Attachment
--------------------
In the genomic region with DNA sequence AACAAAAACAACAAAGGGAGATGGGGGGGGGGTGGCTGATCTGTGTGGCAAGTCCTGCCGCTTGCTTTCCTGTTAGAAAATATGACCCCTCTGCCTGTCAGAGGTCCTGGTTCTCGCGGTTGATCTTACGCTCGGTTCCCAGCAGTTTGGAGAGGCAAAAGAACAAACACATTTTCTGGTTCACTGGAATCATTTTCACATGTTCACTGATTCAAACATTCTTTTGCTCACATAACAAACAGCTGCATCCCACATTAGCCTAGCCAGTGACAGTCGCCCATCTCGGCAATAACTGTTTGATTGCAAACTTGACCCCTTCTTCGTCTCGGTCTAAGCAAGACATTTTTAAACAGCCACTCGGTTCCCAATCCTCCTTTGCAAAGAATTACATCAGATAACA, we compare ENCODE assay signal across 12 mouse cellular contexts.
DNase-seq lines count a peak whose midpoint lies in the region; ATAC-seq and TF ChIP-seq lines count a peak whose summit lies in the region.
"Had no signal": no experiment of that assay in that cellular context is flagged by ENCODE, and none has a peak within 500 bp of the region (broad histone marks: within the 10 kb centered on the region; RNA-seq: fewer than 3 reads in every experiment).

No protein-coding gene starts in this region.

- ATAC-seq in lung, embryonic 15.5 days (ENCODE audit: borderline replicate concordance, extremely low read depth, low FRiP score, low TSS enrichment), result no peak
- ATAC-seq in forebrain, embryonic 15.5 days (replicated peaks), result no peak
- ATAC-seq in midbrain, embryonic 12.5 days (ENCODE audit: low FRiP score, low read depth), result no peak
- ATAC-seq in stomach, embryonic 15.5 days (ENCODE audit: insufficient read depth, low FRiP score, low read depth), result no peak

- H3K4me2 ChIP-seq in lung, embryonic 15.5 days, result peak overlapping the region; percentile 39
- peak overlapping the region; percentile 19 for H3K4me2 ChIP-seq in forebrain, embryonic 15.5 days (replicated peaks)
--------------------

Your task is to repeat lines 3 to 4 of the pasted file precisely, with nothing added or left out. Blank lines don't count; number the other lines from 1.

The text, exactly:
"Had no signal": no experiment of that assay in that cellular context is flagged by ENCODE, and none has a peak within 500 bp of the region (broad histone marks: within the 10 kb centered on the region; RNA-seq: fewer than 3 reads in every experiment).

No protein-coding gene starts in this region.